Joshua Project is a research initiative seeking to highlight the people groups of the world with the fewest followers of Christ. Accurate, updated people group information is critical for understanding and completing the Great Commission. Revelation 5:9 and 7:9-10 show that there will be some from every tribe, tongue, nation and people before the Throne.
Joshua Project seeks to answer the questions that result from the Great Commission's call to make disciples among every nation or people group. Who are the people groups of the world? Which ones still need initial church-planting in their midst? How can we pray for them? What ministry resources are available to reach the least-reached?
There will be some from every tribe, tongue, nation and people before the Throne.
Joshua Project gathers, integrates and shares people group information to encourage pioneer church-planting movements among every ethnic group and to facilitate effective coordination of mission agency efforts. Joshua Project compiles the work of numerous missions researchers to develop a list of all ethnic peoples that is as complete as possible. Errors, duplicates, and overlaps may exist and the data is continually being updated. We welcome feedback of all kinds!
From this overall ethnic people group list, a subset of unreached / least-reached peoples has been identified based on the criteria of less than 2% Evangelical and less than 5% Professing Christian. This subset helps focus attention on the unfinished task of the Great Commission. We desire that this list be used by mission agencies, denominations, churches and missionaries to accelerate the Gospel's advance into each of the least-reached people groups. Joshua Project has also developed a Progress Scale a spectrum of reachedness rather than a simple on / off indicator.
Joshua Project began in 1995 as part of the AD2000 and Beyond Movement. From 2001 through 2005 Joshua Project was at different times informally connected with Caleb Project, ICTA and World Help. Since 2006 Joshua Project has been a ministry of Frontier Ventures (formerly known as the U.S. Center for World Mission).
Joshua Project helps define the unfinished task of the Great Commission by highlighting unreached people groups.
The original Joshua Project list was a cooperative and globally used list of the largest unreached ethno-linguistic people groups and related ministry activity data. The Joshua Project list attempted to provide a clear goal of pioneer church-planting among the largest unreached peoples. Joshua Project has since expanded this list to all unreached / least-reached peoples regardless of size and moved from a purely ethno-linguistic to an ethnic people focus.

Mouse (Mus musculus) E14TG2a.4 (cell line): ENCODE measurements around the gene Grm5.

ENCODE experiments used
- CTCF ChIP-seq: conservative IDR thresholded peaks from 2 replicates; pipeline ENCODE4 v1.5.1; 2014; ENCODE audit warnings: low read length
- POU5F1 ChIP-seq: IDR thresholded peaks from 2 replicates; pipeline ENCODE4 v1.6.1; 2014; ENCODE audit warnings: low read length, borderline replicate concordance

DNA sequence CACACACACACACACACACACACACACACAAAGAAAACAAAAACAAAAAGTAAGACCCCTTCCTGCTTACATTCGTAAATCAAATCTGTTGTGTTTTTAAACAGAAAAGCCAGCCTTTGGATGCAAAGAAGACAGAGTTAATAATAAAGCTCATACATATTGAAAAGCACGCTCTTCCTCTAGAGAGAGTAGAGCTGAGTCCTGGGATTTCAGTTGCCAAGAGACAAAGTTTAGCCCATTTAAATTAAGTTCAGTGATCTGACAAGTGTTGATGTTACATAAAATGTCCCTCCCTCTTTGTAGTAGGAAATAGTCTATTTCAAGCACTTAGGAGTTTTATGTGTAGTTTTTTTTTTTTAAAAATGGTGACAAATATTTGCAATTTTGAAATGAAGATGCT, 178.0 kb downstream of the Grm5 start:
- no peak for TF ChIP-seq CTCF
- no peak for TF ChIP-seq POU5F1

Data is gathered from a worldwide constituency of researchers, field workers, agencies and denominations.
We serve missions agencies, denominations, churches, and individuals around the world that have a heart for pioneer church-planting among the world's least-reached people groups. Data is gathered from a worldwide constituency of field workers and their agencies, brought together into a database, and within security guidelines, provided free of charge to the global Church.
Regular users and providers of Joshua Project data include: international researchers and church-planters, local churches and individuals, denominations and mission agencies. Field workers utilize the information for building prayer and vision for their ministries and discovering what ministry tools may be available. Local churches see value for missions mobilization, and for finding agencies with whom they can partner to see pioneer churches established among unreached / least-reached people groups. Mission agencies use the data to strategically determine where to send new church-planting teams and for partnership development to avoid duplication and waste of kingdom resources.
Joshua Project is a small team of five staff members.
Joshua Project is a small team of five staff members. No staff receive salaries; each is responsible for raising their own personal funding, just as traditional missionaries do.
As an organization, Joshua Project is not involved in formal fund-raising and receives no funds from our parent organization or foundations. We receive no income from sales or services. Joshua Project operates on a very small amount each month. All gifts are used to pay for basic operating expenses and limited subsidies for staff whose support level has decreased below basic income needs.